Over the holidays, I got three new customers and a new rep. It was all done “New School” and felt great.

    There has to be a better way to recruit people, than with offers of money in a short time frame, which almost no one achieves, think?

    The team I’m with emphasizes a 5 year plan, but adjusts to the prospect’s skill level and what they are willing to do to achieve that.

    I personally don’t want any “get rich quick with no effort” people, regardless of what package they’re willing to join at.

    And I’ve never liked the “You can make $16,000 in four months!” approach. It’s at best unethical and at worst dishonest.

    Your own ad-link in your signature here sort of screams that someone can earn “big money” selling your drink. 🙂 What’s that “big money” defined as?

    That’s up to the prospect. They tell me what they want to earn, and I tell them what they have to do to earn it.

    What does someone earn if they sell a bottle?

    BOTTLE?! Why would we sell an energy drink in a bottle? Yikes. There are already too many of those.

    We sell them in packets. People can put them in water, orange juice, vodka, or whatever they want. Plus, it makes it really easy to mail samples.

    But, to your question, we sell a box of 100 servings for $75, and the rep makes between $20-30 per box, depending on volume.

    Walter Reade (from Wisconsin)

    I’ve finally found a product I can share easily!

  • Walter – thanks. I know you’re on the right track. I think the ad you use in each post of late identifies you with the old school, screaming big money types.

    $20-30 is not exactly “big money” to some people. Why not just put “Earn $20-30 on a $75 order” if that is a true statement and does not have any other “qualifications” attached?

    Yes, I know, it’s not your ad. Maybe cook up something else to use – not so old school and screamy. You’re pretty good at Internet stuff…

  • Kim I joined my first network marketing company because of the promise of making big money from home.

    Now I’m with a new company and will stay with it because of the incredible experiences and great friends.

    One incredible experience I had on New Year’s Eve: I was able to offer a dear friend an option for helping her sleep and get off the alcohol she has been using to fall asleep. Having a new customer is great but my passion is with helping this friend stop the habit of drinking to sleep. It really scared me when she told me she is up to 2 or 3 drinks a night because the one wasn’t working anymore. I never knew how great I would feel helping someone without even thinking of the money I would make.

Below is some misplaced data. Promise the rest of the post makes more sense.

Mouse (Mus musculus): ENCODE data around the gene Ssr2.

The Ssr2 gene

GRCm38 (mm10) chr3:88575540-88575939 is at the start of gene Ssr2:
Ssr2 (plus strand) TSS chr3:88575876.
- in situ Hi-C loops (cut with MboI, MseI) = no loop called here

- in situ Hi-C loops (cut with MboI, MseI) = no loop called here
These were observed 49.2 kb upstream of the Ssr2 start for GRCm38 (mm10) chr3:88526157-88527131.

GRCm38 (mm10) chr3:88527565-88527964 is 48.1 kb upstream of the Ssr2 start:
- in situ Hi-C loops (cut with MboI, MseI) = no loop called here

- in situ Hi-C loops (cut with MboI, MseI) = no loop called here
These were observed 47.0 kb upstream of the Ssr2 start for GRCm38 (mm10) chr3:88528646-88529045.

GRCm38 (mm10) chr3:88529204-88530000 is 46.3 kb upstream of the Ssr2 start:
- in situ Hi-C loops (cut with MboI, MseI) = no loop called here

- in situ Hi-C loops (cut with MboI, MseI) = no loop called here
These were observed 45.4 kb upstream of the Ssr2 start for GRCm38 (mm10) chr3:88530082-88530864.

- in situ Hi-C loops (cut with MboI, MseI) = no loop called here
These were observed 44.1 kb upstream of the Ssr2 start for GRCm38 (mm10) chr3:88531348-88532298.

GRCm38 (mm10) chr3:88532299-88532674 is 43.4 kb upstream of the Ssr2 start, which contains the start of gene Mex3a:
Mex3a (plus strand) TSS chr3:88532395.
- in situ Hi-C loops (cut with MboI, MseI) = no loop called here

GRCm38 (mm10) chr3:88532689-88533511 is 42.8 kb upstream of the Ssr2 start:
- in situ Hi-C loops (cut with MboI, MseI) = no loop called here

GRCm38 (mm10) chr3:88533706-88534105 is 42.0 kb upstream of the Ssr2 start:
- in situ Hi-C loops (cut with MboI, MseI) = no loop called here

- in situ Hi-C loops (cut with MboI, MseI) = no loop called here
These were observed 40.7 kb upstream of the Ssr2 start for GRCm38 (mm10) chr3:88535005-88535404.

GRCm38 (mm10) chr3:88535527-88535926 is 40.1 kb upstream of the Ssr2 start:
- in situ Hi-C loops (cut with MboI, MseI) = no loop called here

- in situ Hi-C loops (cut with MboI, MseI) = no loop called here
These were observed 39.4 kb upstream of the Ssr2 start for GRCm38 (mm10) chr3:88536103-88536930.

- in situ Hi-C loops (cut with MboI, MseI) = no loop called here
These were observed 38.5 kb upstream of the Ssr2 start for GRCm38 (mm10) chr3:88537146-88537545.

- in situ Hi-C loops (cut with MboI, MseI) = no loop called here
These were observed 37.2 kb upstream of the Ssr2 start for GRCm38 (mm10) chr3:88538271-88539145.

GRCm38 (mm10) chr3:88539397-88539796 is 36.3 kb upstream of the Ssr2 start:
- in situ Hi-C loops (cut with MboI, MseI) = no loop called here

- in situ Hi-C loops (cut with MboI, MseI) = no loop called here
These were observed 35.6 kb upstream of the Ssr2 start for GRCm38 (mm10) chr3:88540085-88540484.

Incredible experiences happen when I have passion for helping others.

    Happy New Year

    Robin

    http://www.Robin.WholeFoodNation.com
    http://www.HealthyPetNut.com

  • Hi Kim,

    The only sources that talks more about money than network marketers are the king and queen, Dave & Suzie, of money talk radio.

    Everyone, and I mean everyone, treats it like the global hot button. The magical 6 figure income is now talked as a monthly thing , not yearly. Didn’t I hear that only 3% of the American workforce earns over $100,000 annually? It seems most comp plans I have studied have the full time jump off point at around $40 to $70K annually. I wonder if you were able to collect all the 1099’s being sent out to network marketers for 2007, what % would be over $40,000.

    Also, of those that actually earned over $40,000 last year in network marketing, what % actually worked the proverbial 10-15 hours per week ?

    What I am getting at is that time and financial freedom for most never comes any closer to earth than Tinker Bell.

    Kim, you asked, “Are the values our business is constantly promoting the reason for its failure?” For me that is a strong, definite yes. Many have worked hard to build their business part-time, spare-time, exta-time for a long time while juggling a fulltime career and a family. Lots of strain, stress, and tension and it’s still, “I owe, I owe, so off to work I go”. So if you ask them if they have ever tried Network Marketing, you may get a blast of bitterness with a tort, “I tried that. It doesn’t work”. Keep in mind that this could be coming from a college educated professional or a ditch digger.

    Kim, I don’t know the answer, but I am not going to bait prospects with money promises, with no guarranty. You have helped me see the ‘light’ on this point.

    I saw the light,

    Tom Doiron

  • >Are the values our business is constantly promoting the reason for its failure?

    Partially. And it’s a consequence – a symptom of a deeper malaise… the chronic lack of appropriate talent and business-oriented behavior.

    More importantly, it’s the failure to recognize and correct that shortcoming.